LOS ANGELES--Jay Livingston, the Academy Award-winning composer and lyricist who, with his songwriting partner Ray Evans, wrote numerous hits, including "Que Sera, Sera," "Mona Lisa," and the Christmas song "Silver Bells," died here October 17, 2001, of pneumonia. The duo's compositions appeared in many well-known movies; MSTies will recall one of their early efforts: In 1945 they wrote the songs for the movie later featured in episode 507- I ACCUSE MY PARENTS. Livingston was 86.
Born in the Pittsburgh suburb of McDonald, PA, in 1915, he began studying music as a young boy. He met Evans while he was a student at the University of Pennsylvania and the two organized a dance band that played at school functions. They also worked cruise ships during vacations and when, after graduating, their last cruise docked in New York, they decided to stay there and write songs.
They soon had a Tin Pan Alley hit with "G'bye Now." By the early 1940s, they were regularly contributing songs to films and Broadway shows.
Livingston served in the U.S. Army during World War II and, after his discharge in 1944, he and Evans went to Hollywood where they signed a Paramount Pictures contract. They would write songs for more than 100 films during the next ten years. Their Academy Award winners were "Buttons and Bows" (from 1948's "The Paleface"), "Mona Lisa" (from 1950's "Captain Cary, U.S.A.") and Doris Day's signature tune, "Que Sera Sera" (from 1956's "The Man Who Knew Too Much", 1956).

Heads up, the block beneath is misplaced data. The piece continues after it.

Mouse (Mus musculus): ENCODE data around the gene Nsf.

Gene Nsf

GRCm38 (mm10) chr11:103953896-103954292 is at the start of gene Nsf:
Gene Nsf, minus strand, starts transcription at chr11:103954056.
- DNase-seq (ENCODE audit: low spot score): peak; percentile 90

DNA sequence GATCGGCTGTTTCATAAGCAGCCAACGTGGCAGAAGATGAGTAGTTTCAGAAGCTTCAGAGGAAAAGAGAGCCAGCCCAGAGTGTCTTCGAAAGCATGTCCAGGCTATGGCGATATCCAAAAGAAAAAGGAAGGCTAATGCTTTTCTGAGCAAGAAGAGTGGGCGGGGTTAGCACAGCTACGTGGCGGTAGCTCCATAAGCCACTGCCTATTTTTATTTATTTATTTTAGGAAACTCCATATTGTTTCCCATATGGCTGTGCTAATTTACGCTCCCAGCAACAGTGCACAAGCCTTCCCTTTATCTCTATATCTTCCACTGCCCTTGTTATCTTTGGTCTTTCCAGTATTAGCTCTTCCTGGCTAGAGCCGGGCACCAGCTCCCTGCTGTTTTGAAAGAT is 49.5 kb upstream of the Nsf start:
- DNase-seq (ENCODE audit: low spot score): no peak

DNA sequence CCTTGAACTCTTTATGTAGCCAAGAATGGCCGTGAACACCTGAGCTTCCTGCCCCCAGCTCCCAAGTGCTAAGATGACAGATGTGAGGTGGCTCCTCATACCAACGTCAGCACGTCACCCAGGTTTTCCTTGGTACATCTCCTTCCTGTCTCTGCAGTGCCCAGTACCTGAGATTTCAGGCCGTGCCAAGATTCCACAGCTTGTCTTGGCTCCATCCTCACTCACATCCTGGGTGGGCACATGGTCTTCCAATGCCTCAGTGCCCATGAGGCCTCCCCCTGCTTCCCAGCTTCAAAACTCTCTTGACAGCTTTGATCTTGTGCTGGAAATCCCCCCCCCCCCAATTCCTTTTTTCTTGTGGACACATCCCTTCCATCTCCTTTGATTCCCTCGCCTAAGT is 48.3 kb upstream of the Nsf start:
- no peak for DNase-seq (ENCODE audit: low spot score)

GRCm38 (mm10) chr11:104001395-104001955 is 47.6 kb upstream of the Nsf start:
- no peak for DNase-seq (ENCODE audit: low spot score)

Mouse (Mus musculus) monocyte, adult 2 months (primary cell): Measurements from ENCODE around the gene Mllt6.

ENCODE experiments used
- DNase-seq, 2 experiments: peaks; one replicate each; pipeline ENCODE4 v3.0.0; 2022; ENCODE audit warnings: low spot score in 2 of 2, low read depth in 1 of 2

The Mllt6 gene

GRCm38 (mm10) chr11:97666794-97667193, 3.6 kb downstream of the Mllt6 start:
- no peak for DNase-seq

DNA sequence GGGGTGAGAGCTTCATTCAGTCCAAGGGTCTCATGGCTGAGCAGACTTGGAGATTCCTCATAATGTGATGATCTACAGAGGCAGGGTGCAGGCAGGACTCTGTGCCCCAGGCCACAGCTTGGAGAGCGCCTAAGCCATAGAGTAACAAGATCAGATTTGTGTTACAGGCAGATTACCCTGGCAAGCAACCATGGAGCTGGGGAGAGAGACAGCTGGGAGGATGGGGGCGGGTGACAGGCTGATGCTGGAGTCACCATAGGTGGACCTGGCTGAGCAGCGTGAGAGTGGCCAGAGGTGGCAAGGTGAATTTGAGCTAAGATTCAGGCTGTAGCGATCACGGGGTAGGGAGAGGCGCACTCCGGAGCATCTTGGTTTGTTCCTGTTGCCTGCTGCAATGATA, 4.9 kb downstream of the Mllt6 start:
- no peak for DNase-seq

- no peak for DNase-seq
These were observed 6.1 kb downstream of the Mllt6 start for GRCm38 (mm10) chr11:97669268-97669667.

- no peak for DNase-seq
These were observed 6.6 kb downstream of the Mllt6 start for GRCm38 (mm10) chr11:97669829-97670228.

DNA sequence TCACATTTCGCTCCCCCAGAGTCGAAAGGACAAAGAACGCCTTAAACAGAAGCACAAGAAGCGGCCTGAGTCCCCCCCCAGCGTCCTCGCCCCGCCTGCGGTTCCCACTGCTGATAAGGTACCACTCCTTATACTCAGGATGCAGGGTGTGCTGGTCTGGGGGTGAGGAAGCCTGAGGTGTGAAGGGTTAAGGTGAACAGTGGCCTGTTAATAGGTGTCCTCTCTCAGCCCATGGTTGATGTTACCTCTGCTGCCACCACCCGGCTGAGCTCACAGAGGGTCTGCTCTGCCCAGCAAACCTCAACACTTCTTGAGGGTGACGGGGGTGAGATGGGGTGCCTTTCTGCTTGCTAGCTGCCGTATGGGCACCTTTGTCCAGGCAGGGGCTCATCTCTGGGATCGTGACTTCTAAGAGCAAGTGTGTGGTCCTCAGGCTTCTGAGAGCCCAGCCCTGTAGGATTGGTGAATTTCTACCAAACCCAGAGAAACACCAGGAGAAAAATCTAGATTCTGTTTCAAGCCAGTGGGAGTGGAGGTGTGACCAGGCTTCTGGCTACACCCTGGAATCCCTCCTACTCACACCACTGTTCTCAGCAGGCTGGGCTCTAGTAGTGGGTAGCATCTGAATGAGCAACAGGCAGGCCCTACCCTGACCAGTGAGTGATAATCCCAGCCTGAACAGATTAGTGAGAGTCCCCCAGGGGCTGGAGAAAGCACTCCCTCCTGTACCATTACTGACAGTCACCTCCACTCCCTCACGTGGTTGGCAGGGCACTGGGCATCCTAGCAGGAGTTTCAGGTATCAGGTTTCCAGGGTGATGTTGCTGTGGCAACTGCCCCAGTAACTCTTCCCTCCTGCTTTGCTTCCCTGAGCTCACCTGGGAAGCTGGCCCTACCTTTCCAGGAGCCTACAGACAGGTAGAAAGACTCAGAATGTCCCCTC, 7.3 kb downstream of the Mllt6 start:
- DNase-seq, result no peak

TV fans will also recognize their work: the two wrote theme songs for a number of TV series, including "Bonanza," "Please Don't Eat the Daisies," "The Bugs Bunny/Road Runner Hour" and "Mr. Ed."
After 1955, Livingston and Evans free-lanced for many different Hollywood studios, sometimes contributing individual songs, sometimes scoring entire films. Livingston often worked with comedian Bob Hope, scoring 12 of his films. He and Evans continued to work well into the 1970s.
Evans and Livingson are both members of the Songwriters Hall of Fame and they share a star on the Hollywood Walk of Fame. In 1996, the Motion Picture Academy honored them with an evening of their songs, the City of Los Angeles dedicated their annual Music Week to them and the Young Musicians Foundation presented Livingston with their Lifetime Achievement Award.